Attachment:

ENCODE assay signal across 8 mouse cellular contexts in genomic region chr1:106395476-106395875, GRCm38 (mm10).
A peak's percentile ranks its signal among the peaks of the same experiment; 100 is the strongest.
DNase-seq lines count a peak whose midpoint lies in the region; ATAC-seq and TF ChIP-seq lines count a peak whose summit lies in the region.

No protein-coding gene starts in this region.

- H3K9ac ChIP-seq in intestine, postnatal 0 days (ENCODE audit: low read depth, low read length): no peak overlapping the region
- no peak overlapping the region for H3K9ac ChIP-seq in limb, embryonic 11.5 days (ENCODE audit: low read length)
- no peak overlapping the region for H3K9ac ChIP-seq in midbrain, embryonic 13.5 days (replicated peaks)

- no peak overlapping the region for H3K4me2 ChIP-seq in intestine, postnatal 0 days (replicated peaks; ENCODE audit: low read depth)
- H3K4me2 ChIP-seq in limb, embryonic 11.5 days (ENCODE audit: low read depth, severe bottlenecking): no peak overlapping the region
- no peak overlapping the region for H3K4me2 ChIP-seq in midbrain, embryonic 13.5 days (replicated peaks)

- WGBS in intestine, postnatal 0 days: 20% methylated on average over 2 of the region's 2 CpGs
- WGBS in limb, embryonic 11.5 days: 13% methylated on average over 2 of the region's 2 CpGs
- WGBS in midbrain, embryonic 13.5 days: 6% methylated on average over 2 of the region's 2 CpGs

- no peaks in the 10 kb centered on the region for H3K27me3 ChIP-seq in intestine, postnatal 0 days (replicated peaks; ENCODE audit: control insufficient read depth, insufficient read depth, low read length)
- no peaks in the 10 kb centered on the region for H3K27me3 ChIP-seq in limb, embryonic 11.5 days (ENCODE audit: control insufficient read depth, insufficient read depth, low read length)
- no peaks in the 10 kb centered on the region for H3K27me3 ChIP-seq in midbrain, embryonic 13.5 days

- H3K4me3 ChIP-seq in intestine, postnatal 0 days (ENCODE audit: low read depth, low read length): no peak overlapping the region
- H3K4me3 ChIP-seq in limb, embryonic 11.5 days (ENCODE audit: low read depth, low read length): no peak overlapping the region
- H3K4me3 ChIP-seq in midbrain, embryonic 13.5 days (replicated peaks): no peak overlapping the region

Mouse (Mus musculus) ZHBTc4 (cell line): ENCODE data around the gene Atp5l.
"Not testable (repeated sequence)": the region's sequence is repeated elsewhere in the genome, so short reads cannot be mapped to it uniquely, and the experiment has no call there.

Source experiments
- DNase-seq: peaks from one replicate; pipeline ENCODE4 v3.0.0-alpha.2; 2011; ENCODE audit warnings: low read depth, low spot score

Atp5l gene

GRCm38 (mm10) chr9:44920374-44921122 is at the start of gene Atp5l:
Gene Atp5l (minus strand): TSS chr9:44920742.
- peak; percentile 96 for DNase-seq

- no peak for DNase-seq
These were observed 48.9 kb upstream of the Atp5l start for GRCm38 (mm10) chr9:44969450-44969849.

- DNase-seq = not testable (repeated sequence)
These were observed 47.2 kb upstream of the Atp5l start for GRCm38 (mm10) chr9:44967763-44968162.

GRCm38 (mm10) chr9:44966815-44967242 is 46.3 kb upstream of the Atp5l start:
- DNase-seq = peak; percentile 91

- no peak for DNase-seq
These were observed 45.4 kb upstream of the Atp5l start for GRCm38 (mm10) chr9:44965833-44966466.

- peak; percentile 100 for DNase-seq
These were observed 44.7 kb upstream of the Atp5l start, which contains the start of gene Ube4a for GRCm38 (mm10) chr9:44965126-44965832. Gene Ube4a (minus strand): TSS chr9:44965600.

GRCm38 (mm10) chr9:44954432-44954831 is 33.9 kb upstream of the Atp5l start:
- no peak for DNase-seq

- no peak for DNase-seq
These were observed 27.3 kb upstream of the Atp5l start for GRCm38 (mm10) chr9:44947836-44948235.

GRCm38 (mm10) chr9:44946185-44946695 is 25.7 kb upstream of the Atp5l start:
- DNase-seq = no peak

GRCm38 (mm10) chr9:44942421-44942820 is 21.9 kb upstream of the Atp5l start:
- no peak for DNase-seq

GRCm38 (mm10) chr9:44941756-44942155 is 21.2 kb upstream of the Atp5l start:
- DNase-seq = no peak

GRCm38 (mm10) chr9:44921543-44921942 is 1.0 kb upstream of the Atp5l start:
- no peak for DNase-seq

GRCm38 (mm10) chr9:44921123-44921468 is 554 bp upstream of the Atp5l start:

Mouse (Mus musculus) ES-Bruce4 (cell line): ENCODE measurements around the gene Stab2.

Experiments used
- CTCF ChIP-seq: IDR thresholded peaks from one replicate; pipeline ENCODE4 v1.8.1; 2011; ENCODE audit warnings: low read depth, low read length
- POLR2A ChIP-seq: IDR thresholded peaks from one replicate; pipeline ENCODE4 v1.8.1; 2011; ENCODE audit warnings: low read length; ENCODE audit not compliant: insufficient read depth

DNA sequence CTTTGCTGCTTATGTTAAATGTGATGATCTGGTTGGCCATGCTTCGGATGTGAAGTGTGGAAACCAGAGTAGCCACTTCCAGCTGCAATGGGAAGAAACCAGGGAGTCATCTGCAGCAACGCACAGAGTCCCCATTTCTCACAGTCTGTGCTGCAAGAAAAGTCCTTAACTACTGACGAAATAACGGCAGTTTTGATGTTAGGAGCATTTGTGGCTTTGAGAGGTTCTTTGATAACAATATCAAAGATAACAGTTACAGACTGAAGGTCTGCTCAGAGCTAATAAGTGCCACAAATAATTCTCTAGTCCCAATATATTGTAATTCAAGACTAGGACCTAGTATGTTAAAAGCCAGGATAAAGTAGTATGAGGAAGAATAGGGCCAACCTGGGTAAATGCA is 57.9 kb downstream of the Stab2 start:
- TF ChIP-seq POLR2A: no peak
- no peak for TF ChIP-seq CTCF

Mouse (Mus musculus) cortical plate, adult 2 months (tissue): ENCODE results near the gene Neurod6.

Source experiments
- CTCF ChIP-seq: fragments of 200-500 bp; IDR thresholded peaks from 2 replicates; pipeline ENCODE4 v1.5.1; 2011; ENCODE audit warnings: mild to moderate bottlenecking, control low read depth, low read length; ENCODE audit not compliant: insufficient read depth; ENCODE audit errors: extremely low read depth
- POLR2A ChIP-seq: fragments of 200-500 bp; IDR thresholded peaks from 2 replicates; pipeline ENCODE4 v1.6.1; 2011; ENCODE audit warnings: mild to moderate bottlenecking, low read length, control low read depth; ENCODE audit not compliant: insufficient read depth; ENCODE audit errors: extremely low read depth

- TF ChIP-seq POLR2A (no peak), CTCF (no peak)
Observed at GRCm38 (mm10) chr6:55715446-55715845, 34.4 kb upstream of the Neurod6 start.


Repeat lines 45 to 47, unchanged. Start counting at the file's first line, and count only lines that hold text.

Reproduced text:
- no peak for DNase-seq

GRCm38 (mm10) chr9:44941756-44942155 is 21.2 kb upstream of the Atp5l start:
- DNase-seq = no peak